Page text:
Association against the Prohibition Amendment (AAPA)
ASSOCIATION AGAINST THE PROHIBITION AMENDMENT (AAPA)
The Association Against the Prohibition Amendment (AAPA) was the leading political pressure group helping to secure repeal of the Eighteenth Amendment to the U.S. Constitution. Historians credit the AAPA with fostering Republican-Democratic polarization on the issue, giving repeal greater respectability, and greatly speeding up the repeal process.
Founded in 1918, the AAPA became the first anti-prohibition organization operating outside the affected industry. Its founder, William H. Stayton, was a former naval captain concerned about centralized encroachment on state and local rights. Although unable to block the Eighteenth Amendment, he kept the organization alive, had it incorporated, and by 1926 was claiming 700,000 members. Initially, Stayton worked to secure voter pledges, but he soon began stressing quality over quantity and seeking members whose stature and resources could sway public opinion and enhance respectability. Among such recruits were John J. Raskob, James W. Wadsworth, Henry H. Curran, and Lammot, Pierre, and Irenee du Pont; in 1928 these men restructured Stayton's association. Stayton became chair of a showcase board, while Curran became president, and operating power went to a small committee headed by Pierre du Pont.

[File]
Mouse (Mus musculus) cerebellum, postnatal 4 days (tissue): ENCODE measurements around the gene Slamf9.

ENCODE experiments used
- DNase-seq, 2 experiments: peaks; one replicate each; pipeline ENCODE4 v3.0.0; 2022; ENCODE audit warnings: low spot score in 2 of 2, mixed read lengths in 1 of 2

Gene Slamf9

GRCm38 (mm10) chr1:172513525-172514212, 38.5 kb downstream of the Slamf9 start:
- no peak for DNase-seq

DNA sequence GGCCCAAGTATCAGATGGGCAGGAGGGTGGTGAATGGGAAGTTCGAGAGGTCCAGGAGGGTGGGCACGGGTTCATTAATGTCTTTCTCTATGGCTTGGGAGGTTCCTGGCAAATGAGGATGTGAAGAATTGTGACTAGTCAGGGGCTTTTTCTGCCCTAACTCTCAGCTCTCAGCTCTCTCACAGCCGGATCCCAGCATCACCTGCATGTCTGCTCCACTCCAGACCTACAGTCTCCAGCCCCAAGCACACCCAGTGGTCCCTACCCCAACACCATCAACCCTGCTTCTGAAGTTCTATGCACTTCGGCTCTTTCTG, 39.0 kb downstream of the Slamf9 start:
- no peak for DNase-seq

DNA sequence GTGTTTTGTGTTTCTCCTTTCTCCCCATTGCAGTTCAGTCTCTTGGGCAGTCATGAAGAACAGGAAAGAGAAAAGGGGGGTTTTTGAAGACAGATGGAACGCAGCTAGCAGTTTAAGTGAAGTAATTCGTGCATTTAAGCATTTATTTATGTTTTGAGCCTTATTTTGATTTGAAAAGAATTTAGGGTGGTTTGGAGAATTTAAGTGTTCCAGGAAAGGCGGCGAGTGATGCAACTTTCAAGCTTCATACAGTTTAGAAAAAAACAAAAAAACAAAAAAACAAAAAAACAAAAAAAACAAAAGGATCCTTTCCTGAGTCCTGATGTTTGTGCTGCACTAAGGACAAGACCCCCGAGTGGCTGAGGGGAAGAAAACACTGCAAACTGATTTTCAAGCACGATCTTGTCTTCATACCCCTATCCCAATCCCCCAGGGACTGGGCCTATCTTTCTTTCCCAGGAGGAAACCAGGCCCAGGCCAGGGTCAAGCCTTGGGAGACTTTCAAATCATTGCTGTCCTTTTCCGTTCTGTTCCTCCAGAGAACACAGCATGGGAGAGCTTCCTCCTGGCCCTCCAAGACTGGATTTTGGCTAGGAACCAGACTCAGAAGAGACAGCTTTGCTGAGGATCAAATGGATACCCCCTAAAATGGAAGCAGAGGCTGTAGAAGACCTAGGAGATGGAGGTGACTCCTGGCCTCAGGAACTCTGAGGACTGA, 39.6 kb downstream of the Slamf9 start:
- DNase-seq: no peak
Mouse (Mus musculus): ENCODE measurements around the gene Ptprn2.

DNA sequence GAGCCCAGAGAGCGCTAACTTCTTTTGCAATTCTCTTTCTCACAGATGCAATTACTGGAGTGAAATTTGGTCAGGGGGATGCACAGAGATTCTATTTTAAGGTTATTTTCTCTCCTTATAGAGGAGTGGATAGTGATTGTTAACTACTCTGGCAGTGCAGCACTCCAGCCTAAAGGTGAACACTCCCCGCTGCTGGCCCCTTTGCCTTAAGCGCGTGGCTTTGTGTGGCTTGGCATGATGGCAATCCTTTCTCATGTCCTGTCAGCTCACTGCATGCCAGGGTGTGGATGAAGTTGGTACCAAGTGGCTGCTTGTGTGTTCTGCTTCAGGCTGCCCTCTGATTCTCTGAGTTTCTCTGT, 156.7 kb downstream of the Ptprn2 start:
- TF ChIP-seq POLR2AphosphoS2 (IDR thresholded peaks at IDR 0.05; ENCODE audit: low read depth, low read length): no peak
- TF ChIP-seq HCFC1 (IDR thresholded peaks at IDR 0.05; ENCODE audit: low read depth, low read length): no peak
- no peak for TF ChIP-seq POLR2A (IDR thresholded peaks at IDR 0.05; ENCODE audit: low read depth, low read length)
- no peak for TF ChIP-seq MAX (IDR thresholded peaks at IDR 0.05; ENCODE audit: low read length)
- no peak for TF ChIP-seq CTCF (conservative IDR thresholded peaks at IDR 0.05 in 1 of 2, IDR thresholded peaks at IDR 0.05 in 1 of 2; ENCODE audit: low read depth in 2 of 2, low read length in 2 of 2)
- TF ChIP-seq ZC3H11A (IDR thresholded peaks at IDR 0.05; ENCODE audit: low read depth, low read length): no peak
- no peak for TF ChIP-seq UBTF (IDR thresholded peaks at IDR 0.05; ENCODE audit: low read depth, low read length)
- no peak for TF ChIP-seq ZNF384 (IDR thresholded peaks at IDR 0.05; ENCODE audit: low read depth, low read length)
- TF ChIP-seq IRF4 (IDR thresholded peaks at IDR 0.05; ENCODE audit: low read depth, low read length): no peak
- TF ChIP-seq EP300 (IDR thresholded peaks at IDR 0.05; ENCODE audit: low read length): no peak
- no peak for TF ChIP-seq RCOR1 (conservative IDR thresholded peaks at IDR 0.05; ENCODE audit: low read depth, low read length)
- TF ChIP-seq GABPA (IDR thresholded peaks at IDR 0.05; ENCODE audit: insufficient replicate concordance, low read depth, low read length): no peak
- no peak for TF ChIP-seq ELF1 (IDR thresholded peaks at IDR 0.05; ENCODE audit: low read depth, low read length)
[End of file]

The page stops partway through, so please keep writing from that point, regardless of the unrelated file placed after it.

Following its reorganization, AAPA influence grew, in part because Raskob became national chairman of the Democratic Party and worked to link the party with repeal. An outpouring of publicity, stressing prohibition's costs and tying repeal to economic recovery, also helped to change public opinion. In addition, cooperation with upper-class women, particularly the new Women's Organization for National Prohibition Reform, produced positive images of repeal's supporters. In 1932 the AAPA succeeded in getting repeal into the Democratic platform, and subsequently Jouett Shouse, having moved from Democratic headquarters to become president of the AAPA, worked to make repeal a central campaign issue and took encouragement from the sweeping Democratic victories. Lawyers associated with the AAPA helped to shape the Twenty-First Amendment and get it through Congress; state ratification, completed in December 1933, proceeded largely according to AAPA guidelines.
Its mission achieved, the AAPA disbanded. Its leaders, however, later became the core of the American Liberty League, dedicated to fighting New Deal centralization. This time they soon became discredited, lending support to charges that repeal had come through undemocratic manipulation by selfish plutocrats. For a time this became the standard historical interpretation, but further study of the AAPA has brought greater appreciation of its anti-centralist philosophy and its effectiveness and influence in the context of changes being wrought by the Great Depression.
Burk, Robert F. The Corporate State and the Broker State:The Du Ponts and American National Politics, 1925–1940. 1990.
Dobyns, Fletcher. The Amazing Story of Repeal: An Expose of the Power of Propaganda. 1940.
Kyvig, David E. "Raskob, Roosevelt, and Repeal." Historian 37 (l975): 469–487.
Kyvig, David E. Repealing National Prohibition, 2nd edition, 2000.
Ellis W. Hawley